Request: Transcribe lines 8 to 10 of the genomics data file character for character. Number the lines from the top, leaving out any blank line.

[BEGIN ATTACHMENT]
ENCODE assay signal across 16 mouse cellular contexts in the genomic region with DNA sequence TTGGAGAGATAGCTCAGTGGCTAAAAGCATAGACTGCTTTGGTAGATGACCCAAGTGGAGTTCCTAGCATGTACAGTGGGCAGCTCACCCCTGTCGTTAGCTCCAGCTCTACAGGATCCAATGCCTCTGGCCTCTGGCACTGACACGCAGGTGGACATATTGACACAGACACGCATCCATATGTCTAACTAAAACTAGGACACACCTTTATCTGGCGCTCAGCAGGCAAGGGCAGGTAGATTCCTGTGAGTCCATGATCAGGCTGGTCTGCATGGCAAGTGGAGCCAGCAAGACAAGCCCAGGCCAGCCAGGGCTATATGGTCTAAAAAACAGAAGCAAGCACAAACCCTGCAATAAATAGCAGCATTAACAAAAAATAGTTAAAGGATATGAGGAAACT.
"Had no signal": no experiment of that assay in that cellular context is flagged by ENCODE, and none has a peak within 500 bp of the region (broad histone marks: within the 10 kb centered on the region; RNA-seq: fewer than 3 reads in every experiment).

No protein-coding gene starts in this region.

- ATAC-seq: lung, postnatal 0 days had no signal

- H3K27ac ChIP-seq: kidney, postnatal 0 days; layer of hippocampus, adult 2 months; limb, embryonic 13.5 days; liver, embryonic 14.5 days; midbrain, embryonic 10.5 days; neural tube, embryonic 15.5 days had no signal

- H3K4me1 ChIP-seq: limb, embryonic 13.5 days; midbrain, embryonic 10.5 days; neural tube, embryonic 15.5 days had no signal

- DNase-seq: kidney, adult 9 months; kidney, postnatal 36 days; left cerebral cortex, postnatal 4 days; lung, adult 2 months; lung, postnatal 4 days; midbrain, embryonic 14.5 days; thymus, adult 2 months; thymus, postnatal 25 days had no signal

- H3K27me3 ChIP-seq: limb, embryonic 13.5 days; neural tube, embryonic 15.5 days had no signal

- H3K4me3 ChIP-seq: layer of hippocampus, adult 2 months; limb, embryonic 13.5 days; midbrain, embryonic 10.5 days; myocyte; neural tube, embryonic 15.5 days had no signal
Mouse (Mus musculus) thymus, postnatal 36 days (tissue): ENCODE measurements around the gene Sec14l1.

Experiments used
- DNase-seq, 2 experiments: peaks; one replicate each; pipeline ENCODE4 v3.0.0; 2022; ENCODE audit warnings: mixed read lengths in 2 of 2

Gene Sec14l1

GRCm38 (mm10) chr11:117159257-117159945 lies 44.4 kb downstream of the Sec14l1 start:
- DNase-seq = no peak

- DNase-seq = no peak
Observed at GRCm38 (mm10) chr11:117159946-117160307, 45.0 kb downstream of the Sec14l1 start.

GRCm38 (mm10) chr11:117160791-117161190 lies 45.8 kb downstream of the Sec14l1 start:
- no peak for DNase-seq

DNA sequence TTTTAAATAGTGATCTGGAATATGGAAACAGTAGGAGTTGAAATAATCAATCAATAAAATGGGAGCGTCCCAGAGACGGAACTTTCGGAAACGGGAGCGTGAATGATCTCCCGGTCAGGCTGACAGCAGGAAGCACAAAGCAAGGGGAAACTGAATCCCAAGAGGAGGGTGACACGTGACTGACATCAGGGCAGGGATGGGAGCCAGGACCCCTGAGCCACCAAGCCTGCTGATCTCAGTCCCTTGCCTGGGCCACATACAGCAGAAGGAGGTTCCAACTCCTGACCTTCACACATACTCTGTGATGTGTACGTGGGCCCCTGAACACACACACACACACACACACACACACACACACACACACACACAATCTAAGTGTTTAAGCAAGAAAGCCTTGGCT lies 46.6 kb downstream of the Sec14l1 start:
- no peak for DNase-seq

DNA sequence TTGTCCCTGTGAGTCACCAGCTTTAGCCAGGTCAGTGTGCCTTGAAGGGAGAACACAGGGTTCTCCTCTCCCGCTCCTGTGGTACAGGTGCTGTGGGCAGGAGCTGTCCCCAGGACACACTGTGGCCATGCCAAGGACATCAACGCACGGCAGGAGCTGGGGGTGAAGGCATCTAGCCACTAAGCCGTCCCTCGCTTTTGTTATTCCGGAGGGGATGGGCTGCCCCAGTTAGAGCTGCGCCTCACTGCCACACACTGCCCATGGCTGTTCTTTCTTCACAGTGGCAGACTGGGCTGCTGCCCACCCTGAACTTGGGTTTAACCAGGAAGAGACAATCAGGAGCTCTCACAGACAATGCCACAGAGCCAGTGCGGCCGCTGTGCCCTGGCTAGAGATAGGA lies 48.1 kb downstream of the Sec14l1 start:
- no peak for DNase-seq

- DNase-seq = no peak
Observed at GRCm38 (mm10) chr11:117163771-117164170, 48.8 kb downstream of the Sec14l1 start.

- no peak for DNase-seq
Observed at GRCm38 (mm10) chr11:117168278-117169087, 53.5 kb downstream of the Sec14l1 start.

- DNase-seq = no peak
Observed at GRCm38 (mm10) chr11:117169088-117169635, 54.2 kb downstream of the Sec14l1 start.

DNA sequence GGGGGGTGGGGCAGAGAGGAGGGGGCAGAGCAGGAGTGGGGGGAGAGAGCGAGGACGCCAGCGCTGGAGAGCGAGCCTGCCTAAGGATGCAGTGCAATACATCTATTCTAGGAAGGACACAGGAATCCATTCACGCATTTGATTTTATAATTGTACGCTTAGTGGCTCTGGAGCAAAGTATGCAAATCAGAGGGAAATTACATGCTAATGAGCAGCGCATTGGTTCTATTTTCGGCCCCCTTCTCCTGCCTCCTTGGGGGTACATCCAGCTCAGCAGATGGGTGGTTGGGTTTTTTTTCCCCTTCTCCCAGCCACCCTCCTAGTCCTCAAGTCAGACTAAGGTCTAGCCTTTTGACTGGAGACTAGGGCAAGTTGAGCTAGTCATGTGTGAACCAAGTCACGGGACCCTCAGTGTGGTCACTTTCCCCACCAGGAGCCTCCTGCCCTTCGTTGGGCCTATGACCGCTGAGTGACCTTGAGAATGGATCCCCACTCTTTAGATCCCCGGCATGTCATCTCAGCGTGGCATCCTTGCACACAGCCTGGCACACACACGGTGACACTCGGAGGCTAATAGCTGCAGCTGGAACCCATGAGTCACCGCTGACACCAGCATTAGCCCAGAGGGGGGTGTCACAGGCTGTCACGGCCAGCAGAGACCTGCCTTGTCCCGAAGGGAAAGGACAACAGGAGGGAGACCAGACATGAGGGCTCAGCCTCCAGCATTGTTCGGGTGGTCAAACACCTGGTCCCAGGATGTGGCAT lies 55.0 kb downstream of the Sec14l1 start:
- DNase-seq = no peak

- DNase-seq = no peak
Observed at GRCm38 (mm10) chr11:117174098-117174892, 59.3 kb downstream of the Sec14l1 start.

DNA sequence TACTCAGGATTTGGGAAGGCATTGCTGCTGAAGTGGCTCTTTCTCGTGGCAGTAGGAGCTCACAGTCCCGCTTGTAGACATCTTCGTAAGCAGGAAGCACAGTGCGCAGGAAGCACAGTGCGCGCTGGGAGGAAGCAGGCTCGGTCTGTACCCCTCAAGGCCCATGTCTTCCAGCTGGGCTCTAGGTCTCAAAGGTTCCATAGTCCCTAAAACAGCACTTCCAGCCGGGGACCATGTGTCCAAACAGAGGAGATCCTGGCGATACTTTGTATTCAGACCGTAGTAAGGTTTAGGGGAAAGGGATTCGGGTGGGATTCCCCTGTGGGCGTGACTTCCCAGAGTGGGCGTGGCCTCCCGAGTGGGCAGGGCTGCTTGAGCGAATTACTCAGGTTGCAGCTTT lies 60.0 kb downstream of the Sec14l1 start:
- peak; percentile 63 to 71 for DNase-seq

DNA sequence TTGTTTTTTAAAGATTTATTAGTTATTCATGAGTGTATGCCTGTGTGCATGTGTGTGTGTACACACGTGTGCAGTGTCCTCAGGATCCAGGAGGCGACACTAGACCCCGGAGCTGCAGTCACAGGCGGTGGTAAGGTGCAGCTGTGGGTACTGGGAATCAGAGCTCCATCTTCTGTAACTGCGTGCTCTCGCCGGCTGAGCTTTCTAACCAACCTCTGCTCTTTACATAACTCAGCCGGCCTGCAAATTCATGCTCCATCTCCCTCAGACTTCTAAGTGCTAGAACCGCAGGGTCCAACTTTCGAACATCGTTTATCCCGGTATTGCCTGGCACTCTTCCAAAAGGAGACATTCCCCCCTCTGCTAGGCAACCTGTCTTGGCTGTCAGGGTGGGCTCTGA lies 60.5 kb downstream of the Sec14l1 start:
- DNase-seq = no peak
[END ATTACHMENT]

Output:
- H3K27me3 ChIP-seq: limb, embryonic 13.5 days; neural tube, embryonic 15.5 days had no signal

- H3K4me3 ChIP-seq: layer of hippocampus, adult 2 months; limb, embryonic 13.5 days; midbrain, embryonic 10.5 days; myocyte; neural tube, embryonic 15.5 days had no signal
Mouse (Mus musculus) thymus, postnatal 36 days (tissue): ENCODE measurements around the gene Sec14l1.